To spread and scale farm to early care and education and ensure that more children, families, and communities benefit from these valuable activities, we must reach stakeholders and garner support at every level. Equipped with data, resources and passion, farm to early care and education champions are furthering the movement everyday by advocating for programmatic and policy changes that not only directly support farm to early care and education, but create high quality learning environments and improved community food systems.

For additional resources and ways to get involved by visiting our farm to early care and education and farm to school policy webpages.

Four ways to use social enterprise to sustain your school garden

Tuesday, February 2, 2021

By Courtney Leeds, Schoolyard Farms

This blog was adapted from a Lightning Talk presented by Schoolyard Farms Co-Founder and Director Courtney Leeds at the 8th National Farm to Cafeteria Conference on June 3, 2016, in Madison, Wis. The 2016 conference brought together more than 1,000 diverse stakeholders working to advance a more healthy, just and sustainable food system for all.

School gardens offer countless benefits: they encourage children to eat more fruits and vegetables; teach science, math and history; and increase positive attitudes toward schools and communities. Yet, despite the known benefits, many school gardens struggle to secure funding for supplies, maintenance and garden educators. While there are grant opportunities that help kick start school gardens by providing initial funding for tools and infrastructure, how can programs continue to sustain themselves? One solution could be incorporating social enterprise into your school garden activities.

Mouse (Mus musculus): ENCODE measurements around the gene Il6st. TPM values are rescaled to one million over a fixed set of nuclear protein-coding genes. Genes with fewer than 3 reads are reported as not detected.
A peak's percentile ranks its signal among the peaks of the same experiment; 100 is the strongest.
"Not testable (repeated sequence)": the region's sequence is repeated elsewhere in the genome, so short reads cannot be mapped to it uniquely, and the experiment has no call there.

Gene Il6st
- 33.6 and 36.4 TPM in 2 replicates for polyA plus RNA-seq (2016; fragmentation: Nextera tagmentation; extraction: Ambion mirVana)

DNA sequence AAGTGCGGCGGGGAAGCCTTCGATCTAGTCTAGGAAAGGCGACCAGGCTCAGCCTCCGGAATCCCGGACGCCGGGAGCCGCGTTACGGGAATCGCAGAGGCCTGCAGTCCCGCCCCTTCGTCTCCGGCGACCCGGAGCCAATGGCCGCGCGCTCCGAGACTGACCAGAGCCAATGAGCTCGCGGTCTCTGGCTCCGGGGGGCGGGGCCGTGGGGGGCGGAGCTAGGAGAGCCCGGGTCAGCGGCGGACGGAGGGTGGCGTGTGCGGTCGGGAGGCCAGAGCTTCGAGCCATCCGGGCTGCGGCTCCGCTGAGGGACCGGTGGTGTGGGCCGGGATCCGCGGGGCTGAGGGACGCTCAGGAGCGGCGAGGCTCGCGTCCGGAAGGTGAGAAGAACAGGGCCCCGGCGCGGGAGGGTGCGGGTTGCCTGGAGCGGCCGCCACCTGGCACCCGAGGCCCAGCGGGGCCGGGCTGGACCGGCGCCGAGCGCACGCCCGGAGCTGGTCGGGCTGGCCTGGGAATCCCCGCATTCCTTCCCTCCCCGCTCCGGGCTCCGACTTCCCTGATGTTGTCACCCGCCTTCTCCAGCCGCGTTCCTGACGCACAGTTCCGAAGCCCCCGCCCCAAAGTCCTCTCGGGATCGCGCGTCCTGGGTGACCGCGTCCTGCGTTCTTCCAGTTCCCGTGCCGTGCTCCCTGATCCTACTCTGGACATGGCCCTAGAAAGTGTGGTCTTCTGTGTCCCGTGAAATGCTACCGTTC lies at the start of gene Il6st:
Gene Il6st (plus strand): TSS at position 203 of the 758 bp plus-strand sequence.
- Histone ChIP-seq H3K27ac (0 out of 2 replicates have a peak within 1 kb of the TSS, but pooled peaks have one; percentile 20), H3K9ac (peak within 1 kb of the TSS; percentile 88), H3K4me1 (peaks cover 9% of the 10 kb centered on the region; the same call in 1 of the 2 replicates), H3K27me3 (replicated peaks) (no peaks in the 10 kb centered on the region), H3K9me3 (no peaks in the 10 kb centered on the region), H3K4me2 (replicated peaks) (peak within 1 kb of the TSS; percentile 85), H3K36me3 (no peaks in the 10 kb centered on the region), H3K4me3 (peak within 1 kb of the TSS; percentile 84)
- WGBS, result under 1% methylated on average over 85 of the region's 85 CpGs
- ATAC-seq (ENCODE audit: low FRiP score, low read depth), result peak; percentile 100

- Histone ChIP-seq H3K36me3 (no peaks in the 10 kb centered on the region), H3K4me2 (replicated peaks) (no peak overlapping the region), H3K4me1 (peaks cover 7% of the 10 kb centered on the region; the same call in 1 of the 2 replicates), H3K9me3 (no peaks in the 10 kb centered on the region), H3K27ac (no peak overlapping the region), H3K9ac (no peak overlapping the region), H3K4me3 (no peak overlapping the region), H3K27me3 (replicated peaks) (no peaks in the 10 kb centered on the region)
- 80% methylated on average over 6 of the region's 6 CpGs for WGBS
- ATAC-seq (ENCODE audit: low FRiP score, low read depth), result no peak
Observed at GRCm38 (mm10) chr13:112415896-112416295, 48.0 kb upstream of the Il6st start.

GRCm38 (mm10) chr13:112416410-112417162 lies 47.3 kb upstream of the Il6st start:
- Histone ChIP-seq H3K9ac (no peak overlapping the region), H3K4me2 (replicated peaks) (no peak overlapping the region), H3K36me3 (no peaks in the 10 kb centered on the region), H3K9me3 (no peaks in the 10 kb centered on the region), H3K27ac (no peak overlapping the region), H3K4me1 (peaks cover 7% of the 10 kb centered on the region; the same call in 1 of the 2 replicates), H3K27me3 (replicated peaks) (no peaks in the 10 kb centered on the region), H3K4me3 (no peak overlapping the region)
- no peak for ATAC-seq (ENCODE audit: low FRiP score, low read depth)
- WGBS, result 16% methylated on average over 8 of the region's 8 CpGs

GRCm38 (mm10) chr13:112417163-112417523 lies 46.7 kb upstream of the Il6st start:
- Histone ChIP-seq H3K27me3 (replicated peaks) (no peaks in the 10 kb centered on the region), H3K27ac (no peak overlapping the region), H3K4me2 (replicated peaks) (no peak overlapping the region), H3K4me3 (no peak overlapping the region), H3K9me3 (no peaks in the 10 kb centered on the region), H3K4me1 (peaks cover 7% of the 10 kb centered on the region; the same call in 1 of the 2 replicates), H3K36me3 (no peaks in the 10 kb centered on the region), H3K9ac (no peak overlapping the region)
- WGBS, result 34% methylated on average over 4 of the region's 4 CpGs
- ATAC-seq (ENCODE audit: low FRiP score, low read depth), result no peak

At Schoolyard Farms in Portland, Ore., we have tested several enterprise models to see which options best fit the schools and communities we work with. Here are a few ideas you can use to help your garden thrive:

Plant Sales
Generate funding and bring the community together with a plant sale. Have each class at your school start a different type of plant in early spring, or ask a local nursery to donate their older inventory. Pick a date and plan an event to sell the seedlings and bring the community to your garden. This could be a garden celebration, a potluck, or simply an opportunity for guests to wander the garden. Invite everyone – the school community, local businesses, community groups and neighbors. Recruit students to help staff the plant sale table, where they’ll have the opportunity to learn important entrepreneurial and money skills.

Save Seeds